Home » Cyber threats on the rise: Businesses urged to ramp up defences

Cyber threats on the rise: Businesses urged to ramp up defences

by cybersecurity expert and J2 Software CEO John Mc Loughlin

by Tia

The rise of cyberattacks using old tricks and proven methods is expected to continue. Criminal organisations are relentlessly seeking access to your systems, aiming to exploit vulnerabilities in your environment and disrupt your supply chain.

Businesses, regardless of size, must prioritise safeguards against common threats like business email compromise and compromised user accounts. Detecting unusual behaviour is crucial for preventing invoice fraud and session hijacking, which could lead to reputational and financial damage.

Moreover, ransomware attacks are proliferating, facilitated by professional groups offering easy-to-use ransomware kits to a growing number of affiliates. Businesses need to embed resilience into all aspects of their operations to mitigate the impact of such attacks.

Deepfake technology, which creates convincing fake videos, is rapidly advancing. It poses various risks, including tricking business users into fraudulent transactions, as seen in a case where a Hong Kong multinational was duped into paying $25 million to fraudsters using deepfake videos of executives.

Furthermore, deepfakes can be employed to spread misinformation and sow fear, particularly during times of uncertainty such as election years. To counter these threats, enhanced monitoring and targeted protection measures are essential to ensure both systems and personnel are resilient and informed.

Failure to implement a comprehensive cyber resilience program leaves businesses vulnerable to increased cybercrime and significant financial losses. Despite the growing threat landscape, many executives continue to overlook cybersecurity risks and underinvest in resilience measures. This stems from a lack of awareness about the severity of potential risks and complacency due to past incidents going unnoticed.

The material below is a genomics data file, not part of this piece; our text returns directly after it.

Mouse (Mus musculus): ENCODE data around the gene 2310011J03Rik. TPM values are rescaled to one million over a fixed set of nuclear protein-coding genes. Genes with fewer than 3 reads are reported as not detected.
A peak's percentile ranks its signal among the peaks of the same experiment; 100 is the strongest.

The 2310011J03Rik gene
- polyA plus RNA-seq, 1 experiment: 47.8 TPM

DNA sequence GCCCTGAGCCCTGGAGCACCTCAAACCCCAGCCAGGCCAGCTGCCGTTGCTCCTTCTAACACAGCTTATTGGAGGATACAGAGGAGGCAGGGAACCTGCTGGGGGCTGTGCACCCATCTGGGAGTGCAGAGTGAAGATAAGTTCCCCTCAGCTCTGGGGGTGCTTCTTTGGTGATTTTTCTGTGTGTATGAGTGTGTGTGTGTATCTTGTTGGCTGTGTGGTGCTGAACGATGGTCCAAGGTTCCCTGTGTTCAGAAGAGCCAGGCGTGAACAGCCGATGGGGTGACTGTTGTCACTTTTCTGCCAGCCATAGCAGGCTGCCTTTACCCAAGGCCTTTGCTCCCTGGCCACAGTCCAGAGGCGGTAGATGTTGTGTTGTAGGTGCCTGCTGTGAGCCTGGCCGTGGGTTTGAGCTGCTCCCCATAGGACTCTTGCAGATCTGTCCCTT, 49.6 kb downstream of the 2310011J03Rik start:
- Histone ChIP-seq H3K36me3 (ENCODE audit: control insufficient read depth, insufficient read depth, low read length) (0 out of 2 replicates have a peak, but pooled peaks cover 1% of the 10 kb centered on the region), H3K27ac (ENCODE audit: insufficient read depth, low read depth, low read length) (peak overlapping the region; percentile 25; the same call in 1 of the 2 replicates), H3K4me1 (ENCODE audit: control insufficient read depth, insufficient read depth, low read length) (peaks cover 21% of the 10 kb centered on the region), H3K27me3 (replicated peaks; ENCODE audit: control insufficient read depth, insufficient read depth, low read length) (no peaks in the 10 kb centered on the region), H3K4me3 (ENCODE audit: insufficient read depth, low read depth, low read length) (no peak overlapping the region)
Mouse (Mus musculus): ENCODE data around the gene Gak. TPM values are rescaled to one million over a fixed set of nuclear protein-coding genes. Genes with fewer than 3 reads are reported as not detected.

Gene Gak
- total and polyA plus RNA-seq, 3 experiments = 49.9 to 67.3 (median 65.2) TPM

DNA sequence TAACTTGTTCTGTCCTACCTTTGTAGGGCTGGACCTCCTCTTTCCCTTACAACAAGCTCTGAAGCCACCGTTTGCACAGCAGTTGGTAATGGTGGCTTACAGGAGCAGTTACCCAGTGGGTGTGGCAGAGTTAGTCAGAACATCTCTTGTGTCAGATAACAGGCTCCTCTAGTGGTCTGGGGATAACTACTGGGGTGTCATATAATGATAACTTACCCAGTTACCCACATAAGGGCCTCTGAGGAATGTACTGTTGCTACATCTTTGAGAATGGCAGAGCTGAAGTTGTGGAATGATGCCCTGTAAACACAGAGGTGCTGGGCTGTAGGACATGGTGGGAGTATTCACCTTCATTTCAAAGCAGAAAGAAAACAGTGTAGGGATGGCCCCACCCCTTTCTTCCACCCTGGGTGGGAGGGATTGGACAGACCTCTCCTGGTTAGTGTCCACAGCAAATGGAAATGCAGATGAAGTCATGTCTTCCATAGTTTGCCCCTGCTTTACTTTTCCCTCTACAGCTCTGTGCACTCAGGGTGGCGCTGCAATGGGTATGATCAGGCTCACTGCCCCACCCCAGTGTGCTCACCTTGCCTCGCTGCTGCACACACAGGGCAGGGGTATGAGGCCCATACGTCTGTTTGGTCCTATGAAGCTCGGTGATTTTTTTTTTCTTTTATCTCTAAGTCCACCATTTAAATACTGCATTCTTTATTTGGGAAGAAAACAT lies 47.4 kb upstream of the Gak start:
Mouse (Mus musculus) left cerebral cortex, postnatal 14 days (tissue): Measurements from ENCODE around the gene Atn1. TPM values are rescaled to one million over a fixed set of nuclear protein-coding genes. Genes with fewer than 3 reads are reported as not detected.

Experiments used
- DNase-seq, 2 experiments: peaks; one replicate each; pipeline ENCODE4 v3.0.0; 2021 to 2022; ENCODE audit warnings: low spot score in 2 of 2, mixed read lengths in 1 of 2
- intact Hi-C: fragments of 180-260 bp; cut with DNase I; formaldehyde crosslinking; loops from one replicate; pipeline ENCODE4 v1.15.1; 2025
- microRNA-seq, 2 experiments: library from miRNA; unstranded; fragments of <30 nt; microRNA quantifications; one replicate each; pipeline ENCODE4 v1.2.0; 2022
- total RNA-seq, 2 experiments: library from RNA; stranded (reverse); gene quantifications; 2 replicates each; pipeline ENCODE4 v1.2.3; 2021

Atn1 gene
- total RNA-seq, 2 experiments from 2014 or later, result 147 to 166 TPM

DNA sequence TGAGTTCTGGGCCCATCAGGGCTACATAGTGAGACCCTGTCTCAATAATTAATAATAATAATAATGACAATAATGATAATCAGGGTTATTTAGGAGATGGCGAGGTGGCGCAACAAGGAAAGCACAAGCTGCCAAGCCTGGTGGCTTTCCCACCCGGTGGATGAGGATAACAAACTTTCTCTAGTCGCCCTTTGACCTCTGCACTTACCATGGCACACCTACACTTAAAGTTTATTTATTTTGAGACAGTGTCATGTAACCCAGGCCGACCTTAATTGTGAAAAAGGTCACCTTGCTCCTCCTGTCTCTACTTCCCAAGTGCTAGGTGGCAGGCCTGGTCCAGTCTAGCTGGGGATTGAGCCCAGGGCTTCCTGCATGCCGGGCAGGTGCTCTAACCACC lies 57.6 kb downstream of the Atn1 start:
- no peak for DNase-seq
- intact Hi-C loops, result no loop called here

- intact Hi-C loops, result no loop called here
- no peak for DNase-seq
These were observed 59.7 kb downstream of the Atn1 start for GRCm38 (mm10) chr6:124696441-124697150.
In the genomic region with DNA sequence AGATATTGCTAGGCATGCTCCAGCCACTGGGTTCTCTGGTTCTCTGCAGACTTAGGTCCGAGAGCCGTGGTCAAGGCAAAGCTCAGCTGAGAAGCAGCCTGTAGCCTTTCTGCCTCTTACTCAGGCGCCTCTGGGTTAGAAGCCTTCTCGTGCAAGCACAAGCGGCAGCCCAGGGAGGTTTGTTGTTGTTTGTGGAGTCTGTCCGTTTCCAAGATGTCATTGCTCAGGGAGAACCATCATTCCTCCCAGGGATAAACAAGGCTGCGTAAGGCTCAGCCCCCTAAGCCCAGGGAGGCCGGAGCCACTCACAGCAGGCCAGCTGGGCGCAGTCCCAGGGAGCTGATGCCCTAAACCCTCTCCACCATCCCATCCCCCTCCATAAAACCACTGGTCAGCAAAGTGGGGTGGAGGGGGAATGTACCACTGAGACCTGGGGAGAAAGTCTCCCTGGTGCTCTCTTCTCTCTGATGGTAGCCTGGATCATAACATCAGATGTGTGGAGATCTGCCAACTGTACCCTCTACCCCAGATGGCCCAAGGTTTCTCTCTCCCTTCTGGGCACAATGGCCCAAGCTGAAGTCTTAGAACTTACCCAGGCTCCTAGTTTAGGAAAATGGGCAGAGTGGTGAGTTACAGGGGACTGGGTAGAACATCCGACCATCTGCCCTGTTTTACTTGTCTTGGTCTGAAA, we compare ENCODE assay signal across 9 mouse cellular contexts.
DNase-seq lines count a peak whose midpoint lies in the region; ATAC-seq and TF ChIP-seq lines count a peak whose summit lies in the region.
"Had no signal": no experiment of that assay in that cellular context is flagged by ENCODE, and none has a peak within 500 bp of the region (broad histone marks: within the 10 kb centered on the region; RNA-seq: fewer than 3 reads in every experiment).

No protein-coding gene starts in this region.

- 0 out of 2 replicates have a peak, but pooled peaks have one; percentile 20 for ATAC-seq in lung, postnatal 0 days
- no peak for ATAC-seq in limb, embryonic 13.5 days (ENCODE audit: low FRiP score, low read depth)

Legislation addressing cyber risk is expected to expand globally, although its effectiveness remains subjective. Collaborative efforts between industries and policymakers are crucial to develop practical and relevant laws that keep pace with technological advancements. However, the slow pace of legislation could render it outdated by the time it’s enacted.

Artificial intelligence (AI) has become a prominent tool in cybersecurity, offering both opportunities and challenges. Poorly implemented AI solutions can compromise data security, leading to unauthorised access and breaches.

Attackers are leveraging generative AI to enhance their tactics, while defenders are increasingly relying on AI to detect threats quickly amid the growing volume of network traffic. However, effective use of AI requires continuous management and monitoring to remain effective.

Partnering with established cybersecurity technology firms can bolster a company’s capacity and provide enhanced visibility into potential threats. By leveraging proven solutions and expertise, businesses can better protect themselves against evolving cyber threats and mitigate the risks.

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